1. Place the mushrooms cap side down on a broiler pan and pour the sesame oil, vinegar and chopped ginger evenly over both mushrooms. Marinate for an hour or overnight.
  2. Light a charcoal or gas grill until hot, about 400 degrees. Place a grill rack directly over the heat. Grill the mushrooms directly on the rack, cap side down for 4 to 5 minutes. Gently flip over (it's OK if the marinade pours out) and grill about 4 minutes on the other side. Remove from the grill, and cut into thick slices.
  3. Mound the grilled mushroom slices on a burger roll or baguette, and top with coleslaw, shredded cabbage, lettuce, tomatoes and/or avocado slices.

Hoisin-Glazed Eggplant Burger

A whole eggplant is roasted in the oven to soften it before it's brushed with hoisin sauce and grilled. Serve on a crusty roll with tender butter lettuce, sliced tomatoes and bean sprouts.

Serves 2.

Ingredients

  • 2 Japanese eggplants, about 10 ounces total
  • About 1/2 cup hoisin sauce
  • 2 whole wheat burger buns or two 4-inch pieces of baguette, cut down the middle
  • Butter lettuce
  • Sprouts
  • Tomatoes

Instructions

  1. Heat the oven to 425 degrees. Wrap the eggplant in foil and bake about 20 to 40 minutes depending on the size, or until softened but still firm. When you press on the foil the eggplant should just yield and start to feel soft. Remove and let cool slightly. Cut into 1/2 inch-thick slices. Place the eggplant slices in a bowl and gently toss with the hoisin. Marinate at least 15 minutes and up to several hours.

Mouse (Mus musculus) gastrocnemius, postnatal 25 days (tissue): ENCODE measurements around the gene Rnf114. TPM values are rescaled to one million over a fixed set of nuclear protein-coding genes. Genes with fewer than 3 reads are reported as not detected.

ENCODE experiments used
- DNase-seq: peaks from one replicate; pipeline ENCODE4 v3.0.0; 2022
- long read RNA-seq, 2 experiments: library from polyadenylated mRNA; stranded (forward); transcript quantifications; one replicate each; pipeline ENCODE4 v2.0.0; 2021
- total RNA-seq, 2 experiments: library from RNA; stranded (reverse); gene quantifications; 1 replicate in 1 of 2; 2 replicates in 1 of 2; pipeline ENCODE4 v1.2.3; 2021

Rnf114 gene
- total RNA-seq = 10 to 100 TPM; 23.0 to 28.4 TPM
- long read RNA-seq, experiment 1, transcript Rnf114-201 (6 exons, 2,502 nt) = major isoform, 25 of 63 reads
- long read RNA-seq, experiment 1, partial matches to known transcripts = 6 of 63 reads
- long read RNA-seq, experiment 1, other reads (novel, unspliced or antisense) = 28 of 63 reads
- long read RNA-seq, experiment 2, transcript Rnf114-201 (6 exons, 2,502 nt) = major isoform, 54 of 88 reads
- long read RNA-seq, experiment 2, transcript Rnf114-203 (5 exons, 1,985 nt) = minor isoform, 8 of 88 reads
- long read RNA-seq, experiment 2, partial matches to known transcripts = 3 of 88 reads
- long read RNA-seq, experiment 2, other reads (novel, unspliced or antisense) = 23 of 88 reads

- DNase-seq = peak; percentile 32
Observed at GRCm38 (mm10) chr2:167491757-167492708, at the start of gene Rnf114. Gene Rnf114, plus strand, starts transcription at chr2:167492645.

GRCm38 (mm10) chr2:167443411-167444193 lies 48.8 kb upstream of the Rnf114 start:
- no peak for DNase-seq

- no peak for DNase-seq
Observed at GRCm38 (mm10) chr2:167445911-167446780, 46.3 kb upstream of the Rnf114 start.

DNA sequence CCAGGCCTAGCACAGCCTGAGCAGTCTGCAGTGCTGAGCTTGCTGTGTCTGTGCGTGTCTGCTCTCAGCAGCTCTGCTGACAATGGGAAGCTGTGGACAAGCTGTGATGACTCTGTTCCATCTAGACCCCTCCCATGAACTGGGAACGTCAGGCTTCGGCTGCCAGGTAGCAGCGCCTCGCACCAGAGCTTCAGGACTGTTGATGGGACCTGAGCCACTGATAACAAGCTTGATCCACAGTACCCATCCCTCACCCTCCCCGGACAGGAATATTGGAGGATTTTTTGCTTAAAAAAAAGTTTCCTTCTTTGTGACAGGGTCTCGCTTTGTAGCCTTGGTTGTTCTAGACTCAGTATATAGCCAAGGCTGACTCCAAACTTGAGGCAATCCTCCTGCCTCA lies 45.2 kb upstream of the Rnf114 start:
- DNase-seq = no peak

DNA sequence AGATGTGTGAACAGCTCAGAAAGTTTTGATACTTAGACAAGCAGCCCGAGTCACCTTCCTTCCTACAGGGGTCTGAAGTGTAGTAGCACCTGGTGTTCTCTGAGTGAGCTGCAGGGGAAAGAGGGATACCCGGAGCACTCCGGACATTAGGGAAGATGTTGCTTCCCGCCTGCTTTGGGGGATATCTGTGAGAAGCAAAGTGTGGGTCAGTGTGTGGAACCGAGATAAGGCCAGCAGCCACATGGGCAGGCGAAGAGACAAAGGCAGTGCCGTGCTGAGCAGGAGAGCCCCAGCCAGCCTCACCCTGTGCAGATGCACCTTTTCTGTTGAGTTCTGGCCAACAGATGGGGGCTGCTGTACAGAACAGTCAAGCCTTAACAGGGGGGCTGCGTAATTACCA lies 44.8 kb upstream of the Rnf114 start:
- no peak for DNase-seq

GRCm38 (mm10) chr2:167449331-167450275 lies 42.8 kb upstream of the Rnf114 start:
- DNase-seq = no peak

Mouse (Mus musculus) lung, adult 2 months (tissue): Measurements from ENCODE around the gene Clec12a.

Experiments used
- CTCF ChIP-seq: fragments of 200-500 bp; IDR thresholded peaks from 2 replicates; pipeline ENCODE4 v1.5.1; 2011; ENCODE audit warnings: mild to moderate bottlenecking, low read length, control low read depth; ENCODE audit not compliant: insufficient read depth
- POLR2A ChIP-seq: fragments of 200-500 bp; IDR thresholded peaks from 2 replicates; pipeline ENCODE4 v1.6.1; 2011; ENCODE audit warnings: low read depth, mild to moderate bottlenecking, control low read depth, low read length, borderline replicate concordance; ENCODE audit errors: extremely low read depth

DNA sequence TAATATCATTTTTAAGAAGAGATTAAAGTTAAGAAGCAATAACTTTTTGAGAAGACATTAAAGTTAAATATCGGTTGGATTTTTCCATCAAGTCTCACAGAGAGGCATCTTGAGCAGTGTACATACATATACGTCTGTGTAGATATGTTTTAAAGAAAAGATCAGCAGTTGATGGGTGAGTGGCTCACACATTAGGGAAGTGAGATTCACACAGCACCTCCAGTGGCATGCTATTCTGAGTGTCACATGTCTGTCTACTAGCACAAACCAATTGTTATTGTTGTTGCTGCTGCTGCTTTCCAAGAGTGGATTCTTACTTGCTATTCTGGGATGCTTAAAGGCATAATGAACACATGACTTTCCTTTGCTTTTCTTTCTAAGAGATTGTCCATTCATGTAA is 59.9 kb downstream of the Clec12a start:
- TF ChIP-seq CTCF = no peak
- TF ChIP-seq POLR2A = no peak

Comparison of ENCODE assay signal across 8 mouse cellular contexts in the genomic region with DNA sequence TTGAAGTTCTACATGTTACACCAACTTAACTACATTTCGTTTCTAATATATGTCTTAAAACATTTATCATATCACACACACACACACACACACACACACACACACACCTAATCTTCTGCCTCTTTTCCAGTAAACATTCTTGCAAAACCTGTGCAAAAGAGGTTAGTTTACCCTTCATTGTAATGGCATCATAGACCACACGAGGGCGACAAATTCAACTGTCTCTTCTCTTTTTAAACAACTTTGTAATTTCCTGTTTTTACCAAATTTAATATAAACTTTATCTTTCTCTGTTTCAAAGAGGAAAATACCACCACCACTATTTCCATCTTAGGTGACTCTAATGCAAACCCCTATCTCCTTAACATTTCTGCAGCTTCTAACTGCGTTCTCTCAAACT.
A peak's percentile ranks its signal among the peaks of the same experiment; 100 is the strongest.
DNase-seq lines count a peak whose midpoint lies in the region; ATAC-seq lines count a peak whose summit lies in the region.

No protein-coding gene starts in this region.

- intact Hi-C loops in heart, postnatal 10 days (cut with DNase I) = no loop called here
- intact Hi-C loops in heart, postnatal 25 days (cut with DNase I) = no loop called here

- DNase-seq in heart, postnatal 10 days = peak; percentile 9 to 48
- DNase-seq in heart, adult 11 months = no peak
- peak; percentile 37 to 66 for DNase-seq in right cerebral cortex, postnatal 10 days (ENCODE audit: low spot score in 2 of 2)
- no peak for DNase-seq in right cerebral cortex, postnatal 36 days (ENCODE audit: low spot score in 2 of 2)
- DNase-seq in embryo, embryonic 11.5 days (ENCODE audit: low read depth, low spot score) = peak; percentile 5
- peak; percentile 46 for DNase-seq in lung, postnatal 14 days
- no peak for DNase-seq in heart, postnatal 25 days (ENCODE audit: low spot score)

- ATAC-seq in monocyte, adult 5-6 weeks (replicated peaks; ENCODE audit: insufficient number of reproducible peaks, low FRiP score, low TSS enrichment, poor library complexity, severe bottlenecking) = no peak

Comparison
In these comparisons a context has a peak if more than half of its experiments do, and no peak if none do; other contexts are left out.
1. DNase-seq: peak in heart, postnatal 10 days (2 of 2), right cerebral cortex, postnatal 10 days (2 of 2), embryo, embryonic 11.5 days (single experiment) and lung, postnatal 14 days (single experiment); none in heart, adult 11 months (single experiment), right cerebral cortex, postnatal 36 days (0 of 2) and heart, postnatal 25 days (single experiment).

2. Preheat a charcoal or gas grill until hot, about 400 degrees. Place a grill rack over the fire and carefully lift the eggplant out of the hoisin. Grill 2 minutes.
  3. Flip and brush liberally with the hoisin remaining in the bowl. Grill another 2 minutes. Flip and brush the eggplant again, giving it a good coating and continue grilling until the eggplants are totally soft and brown from the hoisin. Warm the burger buns or baguette on the hot grill for about 1 minute each side.
  4. Brush the heated bun with the remaining hoisin, add the eggplant slices, butter lettuce, sprouts and tomatoes.

Editor's Note: In this conversation, Kathy Gunst referred to a study on genetically modified foods, released by Friends of the Earth. The team at NPR's Science Desk note there's no persuasive scientific evidence to support the belief that non-genetically modified foods are better for your health than GMO foods, a conclusion confirmed in 2016 by a National Academy of Sciences report. And the vast majority scientists agree that GM foods are safe to eat.

The way that different companies make their plant-based burgers differs, but there is no animal tissue in them. These burgers are however, processed, and just like any processed food — be it cookies or chips or veggie burgers — the healthiest option is always going to be to go for whole, unprocessed or minimally processed foods. Friends of the Earth is an advocacy organization that is strongly critical of GMOs. At NPR, we take a look at all the science and rely primarily on peer-reviewed journals and academic studies.

This segment aired on July 15, 2019.

More From Our Resident Chef:

Kathy Gunst Twitter Here & Now Resident Chef
Kathy Gunst is a James Beard Award-winning journalist and the author of 15 cookbooks.